WOMEN'S WRITE

SMART GRID FOR TECHNICAL AND ECONOMIC EFFICIENCY

16/01/2023 11:22 AM
Opinions on topical issues from thought leaders, columnists and editors.
By :
Nor Shahida Razali

The term ‘smart grid’ conjures all manner of positive attributes – efficient, cost-effective, better management, all empowered by the engine of contemporary society – digital technology.

A critical characteristic of a high-tech nation is when a significant number of cutting-edge technologies becomes a prime driver of economic productivity and competitiveness. A versatile, sustainable and adaptable energy delivery backbone is key to the proliferation of such technologies. This is where the transformation of the traditional energy grid as we know it into Smart Grid plays a pivotal role.

Indeed, the time is right for the nation to seriously and extensively implement Smart Grid technology as a crucial enabler that allows efficient integration of multiple energy sources, which in turn promotes optimal management of energy consumption. These, consequently, enhance the efficiency and sustainability of the electricity grid.

Increasing demand for energy resources

As a country fast-tracking into becoming a high-income nation, Malaysia’s increasing demand for energy resources is inevitable and expected. This has prompted strong governmental efforts to strengthen energy supply and security, increase efficiency and improve the quality of utility services, among others. Coupled with increasing global concern for the causes and effects of climate change, the push for sustainable energy, and the call for greater energy efficiency, this has resulted in rapid development and use of renewable energy the world over.

Malaysia is no exception. Already the Malaysia Renewable Energy Roadmap has indicated a target of mixed capacity of renewable energy generation in the national electricity supply of 31 per cent in 2025, to be increased further to 40 per cent by 2035. The optimum mix should include elements of a reduced dependence on coal, strengthened flexibility of the grid system, an increase in the solar capacity generation in the energy mix, and the mainstreaming of application of energy efficiency practices.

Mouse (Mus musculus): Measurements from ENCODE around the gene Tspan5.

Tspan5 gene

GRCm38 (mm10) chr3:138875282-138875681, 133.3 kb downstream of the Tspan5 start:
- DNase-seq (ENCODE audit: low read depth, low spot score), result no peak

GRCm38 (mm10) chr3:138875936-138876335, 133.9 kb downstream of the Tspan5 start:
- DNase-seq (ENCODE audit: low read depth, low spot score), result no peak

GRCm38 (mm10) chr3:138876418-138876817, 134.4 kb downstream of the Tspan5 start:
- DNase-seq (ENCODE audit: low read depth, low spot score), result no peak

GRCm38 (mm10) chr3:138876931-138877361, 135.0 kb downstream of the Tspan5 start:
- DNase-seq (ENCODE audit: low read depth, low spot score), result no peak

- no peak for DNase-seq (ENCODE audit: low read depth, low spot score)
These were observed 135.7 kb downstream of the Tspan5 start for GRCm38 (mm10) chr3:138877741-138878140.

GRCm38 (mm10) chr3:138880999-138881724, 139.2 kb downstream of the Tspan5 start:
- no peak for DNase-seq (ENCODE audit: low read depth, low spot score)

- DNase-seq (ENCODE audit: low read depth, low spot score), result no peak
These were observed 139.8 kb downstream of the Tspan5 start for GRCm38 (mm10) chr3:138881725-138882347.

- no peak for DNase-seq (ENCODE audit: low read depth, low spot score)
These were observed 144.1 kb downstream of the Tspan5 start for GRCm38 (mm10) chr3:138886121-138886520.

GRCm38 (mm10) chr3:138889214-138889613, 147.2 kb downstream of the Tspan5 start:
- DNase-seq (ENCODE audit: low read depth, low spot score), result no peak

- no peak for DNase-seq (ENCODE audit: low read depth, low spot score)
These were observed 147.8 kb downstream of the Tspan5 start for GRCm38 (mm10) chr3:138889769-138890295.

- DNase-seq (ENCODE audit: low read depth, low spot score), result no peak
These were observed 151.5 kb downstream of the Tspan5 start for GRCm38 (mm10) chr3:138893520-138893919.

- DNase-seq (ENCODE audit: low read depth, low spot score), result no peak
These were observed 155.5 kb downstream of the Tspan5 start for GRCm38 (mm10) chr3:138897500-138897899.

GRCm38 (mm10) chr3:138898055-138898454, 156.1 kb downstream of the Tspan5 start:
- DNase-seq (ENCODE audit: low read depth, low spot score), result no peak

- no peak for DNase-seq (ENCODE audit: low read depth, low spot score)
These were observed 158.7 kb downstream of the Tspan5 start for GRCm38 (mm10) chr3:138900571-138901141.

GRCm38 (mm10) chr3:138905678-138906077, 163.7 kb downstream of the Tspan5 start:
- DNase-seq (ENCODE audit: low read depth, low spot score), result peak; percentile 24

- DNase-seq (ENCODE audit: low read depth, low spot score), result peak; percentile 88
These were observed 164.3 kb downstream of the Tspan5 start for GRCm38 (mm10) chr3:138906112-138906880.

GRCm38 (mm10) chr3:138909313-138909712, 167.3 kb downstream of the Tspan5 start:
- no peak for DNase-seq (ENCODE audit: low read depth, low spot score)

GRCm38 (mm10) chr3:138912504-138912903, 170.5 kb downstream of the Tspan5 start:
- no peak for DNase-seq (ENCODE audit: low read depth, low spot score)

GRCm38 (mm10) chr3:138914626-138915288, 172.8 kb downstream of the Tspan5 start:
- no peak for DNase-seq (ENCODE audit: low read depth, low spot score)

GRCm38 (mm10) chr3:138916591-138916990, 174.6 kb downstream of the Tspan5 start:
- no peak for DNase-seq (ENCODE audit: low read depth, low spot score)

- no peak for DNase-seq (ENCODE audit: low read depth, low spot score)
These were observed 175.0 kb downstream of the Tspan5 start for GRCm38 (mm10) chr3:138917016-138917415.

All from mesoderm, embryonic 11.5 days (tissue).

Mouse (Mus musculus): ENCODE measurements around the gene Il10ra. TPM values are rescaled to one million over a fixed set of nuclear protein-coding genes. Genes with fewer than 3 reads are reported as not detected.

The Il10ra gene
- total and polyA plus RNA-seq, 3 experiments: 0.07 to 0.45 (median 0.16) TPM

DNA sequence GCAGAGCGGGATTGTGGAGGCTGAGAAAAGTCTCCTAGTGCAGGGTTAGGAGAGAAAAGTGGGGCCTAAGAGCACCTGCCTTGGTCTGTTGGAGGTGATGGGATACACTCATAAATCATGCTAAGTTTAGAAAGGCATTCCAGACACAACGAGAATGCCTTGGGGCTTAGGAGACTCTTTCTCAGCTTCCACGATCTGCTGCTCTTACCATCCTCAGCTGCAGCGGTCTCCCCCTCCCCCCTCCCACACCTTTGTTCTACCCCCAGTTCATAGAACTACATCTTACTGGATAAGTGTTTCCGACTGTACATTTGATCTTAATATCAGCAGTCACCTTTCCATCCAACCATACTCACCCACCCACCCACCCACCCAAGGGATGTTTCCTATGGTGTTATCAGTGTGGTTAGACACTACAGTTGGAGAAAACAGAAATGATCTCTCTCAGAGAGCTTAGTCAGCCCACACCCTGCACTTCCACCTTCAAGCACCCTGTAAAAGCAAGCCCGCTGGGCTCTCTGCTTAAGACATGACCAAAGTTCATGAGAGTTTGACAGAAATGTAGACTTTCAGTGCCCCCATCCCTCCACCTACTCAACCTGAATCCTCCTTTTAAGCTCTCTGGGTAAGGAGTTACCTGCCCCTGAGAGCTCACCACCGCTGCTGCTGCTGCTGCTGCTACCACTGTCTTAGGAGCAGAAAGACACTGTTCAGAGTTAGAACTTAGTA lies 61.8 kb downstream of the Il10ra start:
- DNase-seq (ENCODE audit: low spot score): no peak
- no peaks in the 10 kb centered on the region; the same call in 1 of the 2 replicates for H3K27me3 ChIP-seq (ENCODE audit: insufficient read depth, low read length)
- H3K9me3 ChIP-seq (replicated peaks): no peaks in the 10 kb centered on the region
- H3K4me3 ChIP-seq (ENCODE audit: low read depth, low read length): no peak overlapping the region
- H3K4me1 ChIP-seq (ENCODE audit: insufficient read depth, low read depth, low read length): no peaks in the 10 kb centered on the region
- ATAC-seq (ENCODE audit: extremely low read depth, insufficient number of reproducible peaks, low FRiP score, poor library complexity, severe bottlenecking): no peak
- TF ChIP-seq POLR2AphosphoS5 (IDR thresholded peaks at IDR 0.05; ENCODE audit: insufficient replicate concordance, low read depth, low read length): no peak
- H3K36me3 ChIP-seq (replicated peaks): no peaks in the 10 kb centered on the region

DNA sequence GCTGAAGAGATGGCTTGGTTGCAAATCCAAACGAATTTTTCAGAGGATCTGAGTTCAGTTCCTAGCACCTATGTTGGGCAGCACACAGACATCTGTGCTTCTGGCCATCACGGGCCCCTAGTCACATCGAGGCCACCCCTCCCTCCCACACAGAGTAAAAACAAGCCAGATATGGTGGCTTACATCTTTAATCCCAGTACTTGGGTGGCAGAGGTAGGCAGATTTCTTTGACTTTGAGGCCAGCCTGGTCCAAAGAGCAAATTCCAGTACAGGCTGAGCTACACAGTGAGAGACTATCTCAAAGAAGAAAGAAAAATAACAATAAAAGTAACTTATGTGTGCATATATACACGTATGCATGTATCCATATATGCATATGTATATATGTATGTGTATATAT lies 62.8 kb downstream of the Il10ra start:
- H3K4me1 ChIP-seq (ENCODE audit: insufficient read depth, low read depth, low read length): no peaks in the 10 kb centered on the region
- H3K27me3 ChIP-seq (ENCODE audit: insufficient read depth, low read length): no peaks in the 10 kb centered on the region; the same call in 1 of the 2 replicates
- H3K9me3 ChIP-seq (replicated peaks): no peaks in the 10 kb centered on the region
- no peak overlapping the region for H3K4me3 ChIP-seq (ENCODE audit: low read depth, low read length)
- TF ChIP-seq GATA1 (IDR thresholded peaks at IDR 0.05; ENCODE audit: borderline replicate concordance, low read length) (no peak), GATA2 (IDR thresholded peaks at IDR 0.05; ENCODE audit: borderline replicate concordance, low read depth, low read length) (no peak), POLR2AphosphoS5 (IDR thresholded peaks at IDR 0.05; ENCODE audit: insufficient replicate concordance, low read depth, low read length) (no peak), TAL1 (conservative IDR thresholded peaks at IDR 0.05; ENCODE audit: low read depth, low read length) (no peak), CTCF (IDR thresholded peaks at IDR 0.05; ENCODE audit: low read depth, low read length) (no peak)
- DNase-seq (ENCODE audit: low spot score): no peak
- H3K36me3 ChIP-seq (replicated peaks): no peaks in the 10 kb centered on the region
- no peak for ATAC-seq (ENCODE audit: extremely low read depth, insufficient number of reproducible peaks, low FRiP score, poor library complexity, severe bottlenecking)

Given that solar energy has the highest potential to enable the nation to reach its target, a strong and reliable battery energy storage system (BESS) is key. This potentially reduces the margin of energy storage and the intensity of Greenhouse Gas (GHG) emissions through optimal energy generation by 2030, with a total capacity of 500MW. RE and energy efficiency initiatives are set to produce 90 per cent of the necessary carbon reductions, a highly feasible target through the broad-based utilisation of Smart Grid.

The Smart Grid initiative

One project which takes the Smart Grid initiative to practical application is the GEF6 Sustainable City Development Programme. Funded by the Global Environment Facility (GEF) since 2017, the Melaka-based programme is a collaborative effort between MIGHT and UNIDO with Universiti Tenaga Nasional (UNITEN) and TNB Research (TNBR) as Project Delivery Partners. Melaka joins the rank of 28 cities in 11 countries around the world to push the sustainable city agenda.

Today, the on-ground implementation of Smart Grid in Melaka has successfully integrated solar farms, roof solar panels, solar thermal, smart meters from residential and commercial buildings, electric vehicle charging stations and battery systems, through the Energy Monitoring System (EMS) Dashboard. Through this integration, the project has succeeded in reducing approximately 19,000 tCO2eq carbon emissions, equivalent to the planting of approximately 287,000 trees over a period of 10 years and exceeding the original target of 11,000 tCO2eq.

For a state with one foot in the rich history of the nation and another in the vast and promising future, the Smart Grid in Melaka realises the collective desire to make Melaka the first Smart Grid city model and an example to other cities in Malaysia which benchmarks against the global standards of urban development.

Even better, it hits crucial Sustainable Development Goals (SGD) i.e., Goal 7: Affordable and Clean Energy, Goal 9: Industry, Innovation and Infrastructure, Goal 11: Sustainable Cities and Community, Goal 13: Climate Action, and Goal 17: Partnerships for the Goals for a solid push towards a sustainable, responsible future.

-- BERNAMA

Nor Shahida Razali is Research Analyst II at Malaysian Industry-Government Group for High Technology (MIGHT).

(The views expressed in this article are those of the author(s) and do not reflect the official policy or position of BERNAMA)